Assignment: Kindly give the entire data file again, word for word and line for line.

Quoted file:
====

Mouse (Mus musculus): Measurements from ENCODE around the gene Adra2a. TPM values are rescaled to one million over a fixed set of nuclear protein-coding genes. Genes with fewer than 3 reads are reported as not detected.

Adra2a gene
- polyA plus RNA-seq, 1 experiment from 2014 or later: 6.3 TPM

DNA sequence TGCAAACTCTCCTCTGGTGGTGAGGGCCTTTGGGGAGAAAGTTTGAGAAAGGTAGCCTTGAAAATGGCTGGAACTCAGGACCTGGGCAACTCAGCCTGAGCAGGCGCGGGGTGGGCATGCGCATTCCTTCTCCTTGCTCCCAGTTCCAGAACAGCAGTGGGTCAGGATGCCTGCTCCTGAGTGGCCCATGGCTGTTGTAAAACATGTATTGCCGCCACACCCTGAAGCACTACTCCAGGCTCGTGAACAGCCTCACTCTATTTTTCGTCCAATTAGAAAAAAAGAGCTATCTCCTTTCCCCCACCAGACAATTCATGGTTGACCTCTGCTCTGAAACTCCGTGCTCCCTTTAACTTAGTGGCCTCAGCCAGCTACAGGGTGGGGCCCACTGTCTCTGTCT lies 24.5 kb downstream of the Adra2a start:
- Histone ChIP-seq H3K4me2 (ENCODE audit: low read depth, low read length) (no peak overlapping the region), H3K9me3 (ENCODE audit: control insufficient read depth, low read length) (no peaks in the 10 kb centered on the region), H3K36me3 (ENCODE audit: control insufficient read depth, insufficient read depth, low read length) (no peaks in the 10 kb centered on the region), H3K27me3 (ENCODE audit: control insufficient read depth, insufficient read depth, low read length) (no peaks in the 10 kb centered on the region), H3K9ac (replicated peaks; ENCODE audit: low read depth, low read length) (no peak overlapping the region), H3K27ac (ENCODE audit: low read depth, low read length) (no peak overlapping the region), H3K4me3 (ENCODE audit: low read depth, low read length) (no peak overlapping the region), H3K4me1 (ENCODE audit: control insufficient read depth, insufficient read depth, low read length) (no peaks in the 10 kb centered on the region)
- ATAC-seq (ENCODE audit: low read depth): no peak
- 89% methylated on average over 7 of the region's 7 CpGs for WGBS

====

Mouse (Mus musculus): Measurements from ENCODE around the gene Adra2a. TPM values are rescaled to one million over a fixed set of nuclear protein-coding genes. Genes with fewer than 3 reads are reported as not detected.

Adra2a gene
- polyA plus RNA-seq, 1 experiment from 2014 or later: 6.3 TPM

DNA sequence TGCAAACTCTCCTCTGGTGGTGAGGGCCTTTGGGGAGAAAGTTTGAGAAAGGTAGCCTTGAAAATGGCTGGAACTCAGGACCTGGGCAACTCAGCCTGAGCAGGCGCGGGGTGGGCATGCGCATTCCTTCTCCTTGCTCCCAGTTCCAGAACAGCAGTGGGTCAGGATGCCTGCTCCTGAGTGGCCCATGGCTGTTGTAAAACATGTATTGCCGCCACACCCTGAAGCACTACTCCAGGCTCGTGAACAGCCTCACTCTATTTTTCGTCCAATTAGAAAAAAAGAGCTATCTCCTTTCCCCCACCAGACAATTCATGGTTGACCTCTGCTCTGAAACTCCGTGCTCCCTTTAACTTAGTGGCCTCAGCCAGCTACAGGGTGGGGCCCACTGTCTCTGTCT lies 24.5 kb downstream of the Adra2a start:
- Histone ChIP-seq H3K4me2 (ENCODE audit: low read depth, low read length) (no peak overlapping the region), H3K9me3 (ENCODE audit: control insufficient read depth, low read length) (no peaks in the 10 kb centered on the region), H3K36me3 (ENCODE audit: control insufficient read depth, insufficient read depth, low read length) (no peaks in the 10 kb centered on the region), H3K27me3 (ENCODE audit: control insufficient read depth, insufficient read depth, low read length) (no peaks in the 10 kb centered on the region), H3K9ac (replicated peaks; ENCODE audit: low read depth, low read length) (no peak overlapping the region), H3K27ac (ENCODE audit: low read depth, low read length) (no peak overlapping the region), H3K4me3 (ENCODE audit: low read depth, low read length) (no peak overlapping the region), H3K4me1 (ENCODE audit: control insufficient read depth, insufficient read depth, low read length) (no peaks in the 10 kb centered on the region)
- ATAC-seq (ENCODE audit: low read depth): no peak
- 89% methylated on average over 7 of the region's 7 CpGs for WGBS